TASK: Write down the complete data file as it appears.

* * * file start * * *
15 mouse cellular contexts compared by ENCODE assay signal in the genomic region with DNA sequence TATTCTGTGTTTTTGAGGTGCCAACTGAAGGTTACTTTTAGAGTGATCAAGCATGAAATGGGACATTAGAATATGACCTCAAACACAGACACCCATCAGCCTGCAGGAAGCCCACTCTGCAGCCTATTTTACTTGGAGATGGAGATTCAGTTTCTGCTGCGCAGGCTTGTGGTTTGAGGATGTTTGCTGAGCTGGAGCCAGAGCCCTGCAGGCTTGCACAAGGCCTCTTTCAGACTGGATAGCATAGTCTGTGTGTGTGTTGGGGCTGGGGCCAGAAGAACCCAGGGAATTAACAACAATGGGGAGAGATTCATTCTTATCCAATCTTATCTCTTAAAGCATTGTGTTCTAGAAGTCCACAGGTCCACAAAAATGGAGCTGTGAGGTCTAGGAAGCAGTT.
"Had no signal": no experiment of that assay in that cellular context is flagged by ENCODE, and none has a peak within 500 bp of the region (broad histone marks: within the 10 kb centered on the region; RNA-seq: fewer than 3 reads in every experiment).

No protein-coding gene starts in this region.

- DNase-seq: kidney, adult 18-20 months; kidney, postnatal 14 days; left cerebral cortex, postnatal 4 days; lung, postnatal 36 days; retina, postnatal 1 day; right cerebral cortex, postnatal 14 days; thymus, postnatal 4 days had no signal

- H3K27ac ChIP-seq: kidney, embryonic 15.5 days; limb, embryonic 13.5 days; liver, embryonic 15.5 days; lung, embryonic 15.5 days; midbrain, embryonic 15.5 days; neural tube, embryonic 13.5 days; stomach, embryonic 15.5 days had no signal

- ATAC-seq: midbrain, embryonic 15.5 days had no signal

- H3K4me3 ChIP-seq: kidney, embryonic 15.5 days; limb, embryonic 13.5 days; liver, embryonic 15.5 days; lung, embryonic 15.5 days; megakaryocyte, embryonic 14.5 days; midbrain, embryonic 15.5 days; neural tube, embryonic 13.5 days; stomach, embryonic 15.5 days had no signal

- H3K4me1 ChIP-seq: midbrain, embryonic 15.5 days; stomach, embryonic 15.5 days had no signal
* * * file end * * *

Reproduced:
15 mouse cellular contexts compared by ENCODE assay signal in the genomic region with DNA sequence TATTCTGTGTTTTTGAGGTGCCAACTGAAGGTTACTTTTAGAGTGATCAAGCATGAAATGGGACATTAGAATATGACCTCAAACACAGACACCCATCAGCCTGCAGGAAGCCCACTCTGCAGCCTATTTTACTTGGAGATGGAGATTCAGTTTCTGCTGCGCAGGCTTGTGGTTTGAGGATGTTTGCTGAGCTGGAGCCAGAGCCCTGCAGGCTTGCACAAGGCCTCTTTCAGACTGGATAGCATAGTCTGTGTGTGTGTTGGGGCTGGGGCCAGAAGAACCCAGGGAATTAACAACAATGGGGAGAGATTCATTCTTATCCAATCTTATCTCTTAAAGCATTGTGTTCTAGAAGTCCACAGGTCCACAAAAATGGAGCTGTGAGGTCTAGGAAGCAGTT.
"Had no signal": no experiment of that assay in that cellular context is flagged by ENCODE, and none has a peak within 500 bp of the region (broad histone marks: within the 10 kb centered on the region; RNA-seq: fewer than 3 reads in every experiment).

No protein-coding gene starts in this region.

- DNase-seq: kidney, adult 18-20 months; kidney, postnatal 14 days; left cerebral cortex, postnatal 4 days; lung, postnatal 36 days; retina, postnatal 1 day; right cerebral cortex, postnatal 14 days; thymus, postnatal 4 days had no signal

- H3K27ac ChIP-seq: kidney, embryonic 15.5 days; limb, embryonic 13.5 days; liver, embryonic 15.5 days; lung, embryonic 15.5 days; midbrain, embryonic 15.5 days; neural tube, embryonic 13.5 days; stomach, embryonic 15.5 days had no signal

- ATAC-seq: midbrain, embryonic 15.5 days had no signal

- H3K4me3 ChIP-seq: kidney, embryonic 15.5 days; limb, embryonic 13.5 days; liver, embryonic 15.5 days; lung, embryonic 15.5 days; megakaryocyte, embryonic 14.5 days; midbrain, embryonic 15.5 days; neural tube, embryonic 13.5 days; stomach, embryonic 15.5 days had no signal

- H3K4me1 ChIP-seq: midbrain, embryonic 15.5 days; stomach, embryonic 15.5 days had no signal